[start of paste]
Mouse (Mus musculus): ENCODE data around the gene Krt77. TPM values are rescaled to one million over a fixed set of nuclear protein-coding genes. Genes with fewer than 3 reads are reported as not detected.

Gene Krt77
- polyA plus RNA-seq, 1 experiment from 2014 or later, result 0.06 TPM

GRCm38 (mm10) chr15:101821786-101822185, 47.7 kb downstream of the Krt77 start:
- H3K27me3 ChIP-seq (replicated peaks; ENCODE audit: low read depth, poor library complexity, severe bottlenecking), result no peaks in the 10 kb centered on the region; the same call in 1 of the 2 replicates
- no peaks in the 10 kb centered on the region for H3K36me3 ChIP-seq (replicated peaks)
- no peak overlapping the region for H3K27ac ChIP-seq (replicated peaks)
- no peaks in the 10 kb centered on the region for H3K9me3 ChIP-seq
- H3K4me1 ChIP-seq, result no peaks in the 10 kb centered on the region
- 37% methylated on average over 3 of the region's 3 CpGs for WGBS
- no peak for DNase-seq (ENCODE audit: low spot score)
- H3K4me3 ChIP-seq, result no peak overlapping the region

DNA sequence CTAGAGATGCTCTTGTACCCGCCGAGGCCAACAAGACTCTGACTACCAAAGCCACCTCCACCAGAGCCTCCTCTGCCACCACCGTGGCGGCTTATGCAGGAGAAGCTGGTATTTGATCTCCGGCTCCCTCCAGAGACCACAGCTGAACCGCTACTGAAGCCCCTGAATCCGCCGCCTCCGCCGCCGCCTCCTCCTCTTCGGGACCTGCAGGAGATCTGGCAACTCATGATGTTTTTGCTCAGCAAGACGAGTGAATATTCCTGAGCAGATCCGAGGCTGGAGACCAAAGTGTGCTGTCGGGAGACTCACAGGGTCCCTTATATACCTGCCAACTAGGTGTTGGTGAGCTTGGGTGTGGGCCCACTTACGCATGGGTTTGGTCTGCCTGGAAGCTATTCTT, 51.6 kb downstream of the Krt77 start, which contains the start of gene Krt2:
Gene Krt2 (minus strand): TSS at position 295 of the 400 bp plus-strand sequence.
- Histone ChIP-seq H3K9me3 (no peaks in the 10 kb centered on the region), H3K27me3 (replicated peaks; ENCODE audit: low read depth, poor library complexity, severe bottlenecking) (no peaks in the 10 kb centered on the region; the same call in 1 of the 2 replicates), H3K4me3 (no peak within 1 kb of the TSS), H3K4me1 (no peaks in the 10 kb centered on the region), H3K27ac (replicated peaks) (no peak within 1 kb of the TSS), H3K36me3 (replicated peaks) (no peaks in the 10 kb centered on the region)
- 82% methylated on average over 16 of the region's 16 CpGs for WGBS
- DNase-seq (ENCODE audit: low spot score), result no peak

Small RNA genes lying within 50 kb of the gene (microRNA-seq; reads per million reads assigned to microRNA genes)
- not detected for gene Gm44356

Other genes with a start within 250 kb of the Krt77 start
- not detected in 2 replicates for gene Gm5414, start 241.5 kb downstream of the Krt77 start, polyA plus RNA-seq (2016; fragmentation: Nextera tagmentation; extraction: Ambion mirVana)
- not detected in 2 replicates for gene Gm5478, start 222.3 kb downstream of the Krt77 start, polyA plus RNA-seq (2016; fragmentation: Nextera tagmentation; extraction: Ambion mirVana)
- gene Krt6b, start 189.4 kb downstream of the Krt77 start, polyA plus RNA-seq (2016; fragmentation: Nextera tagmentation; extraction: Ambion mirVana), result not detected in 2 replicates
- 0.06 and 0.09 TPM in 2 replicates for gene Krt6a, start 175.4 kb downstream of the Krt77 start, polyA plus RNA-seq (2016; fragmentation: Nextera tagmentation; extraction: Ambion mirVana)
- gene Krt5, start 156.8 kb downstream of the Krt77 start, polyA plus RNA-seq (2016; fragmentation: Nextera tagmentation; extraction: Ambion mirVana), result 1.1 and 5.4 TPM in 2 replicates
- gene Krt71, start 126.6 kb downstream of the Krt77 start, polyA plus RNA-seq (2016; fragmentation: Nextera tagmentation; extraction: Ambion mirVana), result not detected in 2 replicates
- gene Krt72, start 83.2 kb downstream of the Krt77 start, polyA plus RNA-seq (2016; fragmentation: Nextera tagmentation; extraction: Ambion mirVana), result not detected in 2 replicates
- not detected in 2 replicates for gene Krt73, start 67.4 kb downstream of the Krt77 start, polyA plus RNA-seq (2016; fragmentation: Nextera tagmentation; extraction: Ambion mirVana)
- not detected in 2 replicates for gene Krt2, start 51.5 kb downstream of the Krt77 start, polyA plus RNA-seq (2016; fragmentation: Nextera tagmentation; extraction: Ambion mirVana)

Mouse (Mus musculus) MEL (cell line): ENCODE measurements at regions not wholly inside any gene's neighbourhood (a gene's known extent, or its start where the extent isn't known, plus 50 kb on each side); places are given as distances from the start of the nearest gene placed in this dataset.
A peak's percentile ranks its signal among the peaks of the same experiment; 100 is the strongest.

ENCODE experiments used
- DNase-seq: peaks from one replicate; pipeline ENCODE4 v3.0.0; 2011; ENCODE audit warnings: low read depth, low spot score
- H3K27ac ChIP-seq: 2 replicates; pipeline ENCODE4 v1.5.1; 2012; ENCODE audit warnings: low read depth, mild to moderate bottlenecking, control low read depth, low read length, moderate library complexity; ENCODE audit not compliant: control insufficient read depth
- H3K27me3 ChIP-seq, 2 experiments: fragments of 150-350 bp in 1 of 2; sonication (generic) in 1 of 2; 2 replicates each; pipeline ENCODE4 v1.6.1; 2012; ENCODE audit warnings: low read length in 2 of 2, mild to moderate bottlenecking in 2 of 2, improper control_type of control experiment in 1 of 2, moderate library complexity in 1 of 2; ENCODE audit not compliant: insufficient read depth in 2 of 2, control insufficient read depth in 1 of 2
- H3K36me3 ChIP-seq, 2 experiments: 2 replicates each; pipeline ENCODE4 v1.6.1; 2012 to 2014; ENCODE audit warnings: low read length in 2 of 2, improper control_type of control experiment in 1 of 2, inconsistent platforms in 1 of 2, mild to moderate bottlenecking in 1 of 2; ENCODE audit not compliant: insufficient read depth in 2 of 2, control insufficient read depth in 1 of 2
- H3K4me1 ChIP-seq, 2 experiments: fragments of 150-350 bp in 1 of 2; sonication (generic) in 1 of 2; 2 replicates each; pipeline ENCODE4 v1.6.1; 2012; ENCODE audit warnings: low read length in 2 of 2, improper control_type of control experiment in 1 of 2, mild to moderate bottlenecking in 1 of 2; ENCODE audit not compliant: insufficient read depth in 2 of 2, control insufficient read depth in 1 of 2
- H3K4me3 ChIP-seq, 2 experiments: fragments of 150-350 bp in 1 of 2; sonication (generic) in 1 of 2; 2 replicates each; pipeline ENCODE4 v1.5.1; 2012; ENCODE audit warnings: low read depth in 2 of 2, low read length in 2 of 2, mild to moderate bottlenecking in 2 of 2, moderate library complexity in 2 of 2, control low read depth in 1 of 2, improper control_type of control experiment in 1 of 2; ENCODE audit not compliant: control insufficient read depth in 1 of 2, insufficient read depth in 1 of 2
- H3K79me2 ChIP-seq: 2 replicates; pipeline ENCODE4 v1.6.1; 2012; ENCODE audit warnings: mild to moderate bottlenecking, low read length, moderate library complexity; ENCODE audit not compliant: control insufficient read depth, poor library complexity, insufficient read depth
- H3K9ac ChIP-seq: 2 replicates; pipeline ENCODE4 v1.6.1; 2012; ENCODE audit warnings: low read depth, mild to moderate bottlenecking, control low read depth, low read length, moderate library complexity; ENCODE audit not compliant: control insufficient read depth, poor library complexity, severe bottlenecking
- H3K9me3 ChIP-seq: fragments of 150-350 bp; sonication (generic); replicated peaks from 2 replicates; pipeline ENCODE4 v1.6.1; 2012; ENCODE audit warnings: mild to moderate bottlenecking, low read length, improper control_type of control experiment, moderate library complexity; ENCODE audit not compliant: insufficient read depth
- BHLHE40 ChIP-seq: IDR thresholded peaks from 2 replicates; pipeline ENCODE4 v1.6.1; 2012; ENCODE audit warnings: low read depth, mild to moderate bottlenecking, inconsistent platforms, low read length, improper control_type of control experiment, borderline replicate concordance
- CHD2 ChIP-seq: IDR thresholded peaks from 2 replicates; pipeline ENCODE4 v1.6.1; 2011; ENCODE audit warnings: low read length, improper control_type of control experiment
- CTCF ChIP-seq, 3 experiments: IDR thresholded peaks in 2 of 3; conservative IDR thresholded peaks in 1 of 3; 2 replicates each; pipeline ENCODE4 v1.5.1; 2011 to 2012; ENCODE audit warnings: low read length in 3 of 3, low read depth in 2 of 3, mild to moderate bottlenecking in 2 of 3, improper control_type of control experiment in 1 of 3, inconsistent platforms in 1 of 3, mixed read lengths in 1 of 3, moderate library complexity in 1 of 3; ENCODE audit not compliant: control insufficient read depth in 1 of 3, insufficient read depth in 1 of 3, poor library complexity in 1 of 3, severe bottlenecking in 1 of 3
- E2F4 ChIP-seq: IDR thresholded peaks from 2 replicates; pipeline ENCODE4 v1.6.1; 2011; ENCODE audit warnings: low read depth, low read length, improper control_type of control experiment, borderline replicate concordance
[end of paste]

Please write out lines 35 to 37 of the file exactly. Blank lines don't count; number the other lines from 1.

- H3K27me3 ChIP-seq, 2 experiments: fragments of 150-350 bp in 1 of 2; sonication (generic) in 1 of 2; 2 replicates each; pipeline ENCODE4 v1.6.1; 2012; ENCODE audit warnings: low read length in 2 of 2, mild to moderate bottlenecking in 2 of 2, improper control_type of control experiment in 1 of 2, moderate library complexity in 1 of 2; ENCODE audit not compliant: insufficient read depth in 2 of 2, control insufficient read depth in 1 of 2
- H3K36me3 ChIP-seq, 2 experiments: 2 replicates each; pipeline ENCODE4 v1.6.1; 2012 to 2014; ENCODE audit warnings: low read length in 2 of 2, improper control_type of control experiment in 1 of 2, inconsistent platforms in 1 of 2, mild to moderate bottlenecking in 1 of 2; ENCODE audit not compliant: insufficient read depth in 2 of 2, control insufficient read depth in 1 of 2
- H3K4me1 ChIP-seq, 2 experiments: fragments of 150-350 bp in 1 of 2; sonication (generic) in 1 of 2; 2 replicates each; pipeline ENCODE4 v1.6.1; 2012; ENCODE audit warnings: low read length in 2 of 2, improper control_type of control experiment in 1 of 2, mild to moderate bottlenecking in 1 of 2; ENCODE audit not compliant: insufficient read depth in 2 of 2, control insufficient read depth in 1 of 2